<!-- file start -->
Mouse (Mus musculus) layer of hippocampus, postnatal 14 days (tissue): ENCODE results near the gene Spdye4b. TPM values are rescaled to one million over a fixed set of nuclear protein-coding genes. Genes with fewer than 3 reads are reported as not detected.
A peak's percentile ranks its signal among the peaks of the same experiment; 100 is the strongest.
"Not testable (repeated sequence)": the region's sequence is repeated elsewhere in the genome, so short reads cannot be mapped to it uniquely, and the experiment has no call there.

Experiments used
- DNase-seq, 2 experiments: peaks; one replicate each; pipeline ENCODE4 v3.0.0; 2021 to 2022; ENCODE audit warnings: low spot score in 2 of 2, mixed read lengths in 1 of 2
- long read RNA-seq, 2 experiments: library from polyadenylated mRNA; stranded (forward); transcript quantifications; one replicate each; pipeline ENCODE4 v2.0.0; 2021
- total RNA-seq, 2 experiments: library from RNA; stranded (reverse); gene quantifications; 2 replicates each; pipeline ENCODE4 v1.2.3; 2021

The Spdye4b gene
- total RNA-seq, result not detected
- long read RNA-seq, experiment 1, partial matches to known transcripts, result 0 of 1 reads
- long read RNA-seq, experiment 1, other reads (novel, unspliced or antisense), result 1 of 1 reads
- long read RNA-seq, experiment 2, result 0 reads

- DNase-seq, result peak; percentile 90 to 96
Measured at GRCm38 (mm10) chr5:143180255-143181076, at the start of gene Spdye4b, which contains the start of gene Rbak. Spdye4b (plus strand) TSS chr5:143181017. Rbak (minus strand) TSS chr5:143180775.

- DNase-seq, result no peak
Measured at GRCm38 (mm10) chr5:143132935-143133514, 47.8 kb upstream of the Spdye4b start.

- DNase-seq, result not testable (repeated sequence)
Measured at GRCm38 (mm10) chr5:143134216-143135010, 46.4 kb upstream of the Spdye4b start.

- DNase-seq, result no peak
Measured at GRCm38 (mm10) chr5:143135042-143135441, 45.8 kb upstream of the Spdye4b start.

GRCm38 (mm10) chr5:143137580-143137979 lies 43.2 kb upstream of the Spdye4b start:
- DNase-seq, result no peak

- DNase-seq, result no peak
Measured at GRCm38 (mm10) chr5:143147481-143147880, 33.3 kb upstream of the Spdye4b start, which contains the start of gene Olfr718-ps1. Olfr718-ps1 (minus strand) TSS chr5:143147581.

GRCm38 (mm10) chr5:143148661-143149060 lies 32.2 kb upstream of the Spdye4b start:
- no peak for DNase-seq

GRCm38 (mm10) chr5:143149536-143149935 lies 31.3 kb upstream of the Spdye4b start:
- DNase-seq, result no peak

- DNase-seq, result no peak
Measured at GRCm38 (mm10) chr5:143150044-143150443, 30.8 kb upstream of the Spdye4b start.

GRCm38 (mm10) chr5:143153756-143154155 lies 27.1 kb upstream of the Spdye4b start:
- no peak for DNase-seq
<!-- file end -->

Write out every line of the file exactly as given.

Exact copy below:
Mouse (Mus musculus) layer of hippocampus, postnatal 14 days (tissue): ENCODE results near the gene Spdye4b. TPM values are rescaled to one million over a fixed set of nuclear protein-coding genes. Genes with fewer than 3 reads are reported as not detected.
A peak's percentile ranks its signal among the peaks of the same experiment; 100 is the strongest.
"Not testable (repeated sequence)": the region's sequence is repeated elsewhere in the genome, so short reads cannot be mapped to it uniquely, and the experiment has no call there.

Experiments used
- DNase-seq, 2 experiments: peaks; one replicate each; pipeline ENCODE4 v3.0.0; 2021 to 2022; ENCODE audit warnings: low spot score in 2 of 2, mixed read lengths in 1 of 2
- long read RNA-seq, 2 experiments: library from polyadenylated mRNA; stranded (forward); transcript quantifications; one replicate each; pipeline ENCODE4 v2.0.0; 2021
- total RNA-seq, 2 experiments: library from RNA; stranded (reverse); gene quantifications; 2 replicates each; pipeline ENCODE4 v1.2.3; 2021

The Spdye4b gene
- total RNA-seq, result not detected
- long read RNA-seq, experiment 1, partial matches to known transcripts, result 0 of 1 reads
- long read RNA-seq, experiment 1, other reads (novel, unspliced or antisense), result 1 of 1 reads
- long read RNA-seq, experiment 2, result 0 reads

- DNase-seq, result peak; percentile 90 to 96
Measured at GRCm38 (mm10) chr5:143180255-143181076, at the start of gene Spdye4b, which contains the start of gene Rbak. Spdye4b (plus strand) TSS chr5:143181017. Rbak (minus strand) TSS chr5:143180775.

- DNase-seq, result no peak
Measured at GRCm38 (mm10) chr5:143132935-143133514, 47.8 kb upstream of the Spdye4b start.

- DNase-seq, result not testable (repeated sequence)
Measured at GRCm38 (mm10) chr5:143134216-143135010, 46.4 kb upstream of the Spdye4b start.

- DNase-seq, result no peak
Measured at GRCm38 (mm10) chr5:143135042-143135441, 45.8 kb upstream of the Spdye4b start.

GRCm38 (mm10) chr5:143137580-143137979 lies 43.2 kb upstream of the Spdye4b start:
- DNase-seq, result no peak

- DNase-seq, result no peak
Measured at GRCm38 (mm10) chr5:143147481-143147880, 33.3 kb upstream of the Spdye4b start, which contains the start of gene Olfr718-ps1. Olfr718-ps1 (minus strand) TSS chr5:143147581.

GRCm38 (mm10) chr5:143148661-143149060 lies 32.2 kb upstream of the Spdye4b start:
- no peak for DNase-seq

GRCm38 (mm10) chr5:143149536-143149935 lies 31.3 kb upstream of the Spdye4b start:
- DNase-seq, result no peak

- DNase-seq, result no peak
Measured at GRCm38 (mm10) chr5:143150044-143150443, 30.8 kb upstream of the Spdye4b start.

GRCm38 (mm10) chr5:143153756-143154155 lies 27.1 kb upstream of the Spdye4b start:
- no peak for DNase-seq